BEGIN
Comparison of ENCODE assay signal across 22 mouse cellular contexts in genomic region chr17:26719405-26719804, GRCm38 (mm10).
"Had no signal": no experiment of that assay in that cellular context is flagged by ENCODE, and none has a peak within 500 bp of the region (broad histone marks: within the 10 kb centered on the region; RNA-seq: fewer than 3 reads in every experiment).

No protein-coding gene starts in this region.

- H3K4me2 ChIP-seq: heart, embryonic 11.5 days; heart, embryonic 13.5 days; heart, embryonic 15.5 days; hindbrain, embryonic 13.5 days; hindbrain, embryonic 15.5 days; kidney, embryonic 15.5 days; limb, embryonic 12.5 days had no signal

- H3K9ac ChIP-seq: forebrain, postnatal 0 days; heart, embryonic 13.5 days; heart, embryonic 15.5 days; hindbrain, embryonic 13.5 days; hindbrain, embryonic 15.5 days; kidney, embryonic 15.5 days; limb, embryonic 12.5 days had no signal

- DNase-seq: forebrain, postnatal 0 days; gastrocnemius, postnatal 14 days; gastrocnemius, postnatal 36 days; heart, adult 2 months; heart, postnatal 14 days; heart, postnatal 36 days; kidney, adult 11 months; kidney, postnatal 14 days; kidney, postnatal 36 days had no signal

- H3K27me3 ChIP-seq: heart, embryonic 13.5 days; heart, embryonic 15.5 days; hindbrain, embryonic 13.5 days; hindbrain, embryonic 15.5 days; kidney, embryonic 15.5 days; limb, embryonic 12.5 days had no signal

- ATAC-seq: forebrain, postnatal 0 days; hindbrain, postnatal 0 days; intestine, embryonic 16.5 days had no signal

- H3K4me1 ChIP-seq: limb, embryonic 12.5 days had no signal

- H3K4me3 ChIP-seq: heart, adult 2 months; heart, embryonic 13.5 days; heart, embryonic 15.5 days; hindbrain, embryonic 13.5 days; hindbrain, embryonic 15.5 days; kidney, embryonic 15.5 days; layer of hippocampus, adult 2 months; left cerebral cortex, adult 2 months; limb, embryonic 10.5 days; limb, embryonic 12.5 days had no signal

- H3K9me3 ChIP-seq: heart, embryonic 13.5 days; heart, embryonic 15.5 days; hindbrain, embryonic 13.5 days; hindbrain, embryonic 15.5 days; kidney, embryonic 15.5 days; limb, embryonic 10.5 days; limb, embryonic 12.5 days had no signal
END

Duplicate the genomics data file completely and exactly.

Comparison of ENCODE assay signal across 22 mouse cellular contexts in genomic region chr17:26719405-26719804, GRCm38 (mm10).
"Had no signal": no experiment of that assay in that cellular context is flagged by ENCODE, and none has a peak within 500 bp of the region (broad histone marks: within the 10 kb centered on the region; RNA-seq: fewer than 3 reads in every experiment).

No protein-coding gene starts in this region.

- H3K4me2 ChIP-seq: heart, embryonic 11.5 days; heart, embryonic 13.5 days; heart, embryonic 15.5 days; hindbrain, embryonic 13.5 days; hindbrain, embryonic 15.5 days; kidney, embryonic 15.5 days; limb, embryonic 12.5 days had no signal

- H3K9ac ChIP-seq: forebrain, postnatal 0 days; heart, embryonic 13.5 days; heart, embryonic 15.5 days; hindbrain, embryonic 13.5 days; hindbrain, embryonic 15.5 days; kidney, embryonic 15.5 days; limb, embryonic 12.5 days had no signal

- DNase-seq: forebrain, postnatal 0 days; gastrocnemius, postnatal 14 days; gastrocnemius, postnatal 36 days; heart, adult 2 months; heart, postnatal 14 days; heart, postnatal 36 days; kidney, adult 11 months; kidney, postnatal 14 days; kidney, postnatal 36 days had no signal

- H3K27me3 ChIP-seq: heart, embryonic 13.5 days; heart, embryonic 15.5 days; hindbrain, embryonic 13.5 days; hindbrain, embryonic 15.5 days; kidney, embryonic 15.5 days; limb, embryonic 12.5 days had no signal

- ATAC-seq: forebrain, postnatal 0 days; hindbrain, postnatal 0 days; intestine, embryonic 16.5 days had no signal

- H3K4me1 ChIP-seq: limb, embryonic 12.5 days had no signal

- H3K4me3 ChIP-seq: heart, adult 2 months; heart, embryonic 13.5 days; heart, embryonic 15.5 days; hindbrain, embryonic 13.5 days; hindbrain, embryonic 15.5 days; kidney, embryonic 15.5 days; layer of hippocampus, adult 2 months; left cerebral cortex, adult 2 months; limb, embryonic 10.5 days; limb, embryonic 12.5 days had no signal

- H3K9me3 ChIP-seq: heart, embryonic 13.5 days; heart, embryonic 15.5 days; hindbrain, embryonic 13.5 days; hindbrain, embryonic 15.5 days; kidney, embryonic 15.5 days; limb, embryonic 10.5 days; limb, embryonic 12.5 days had no signal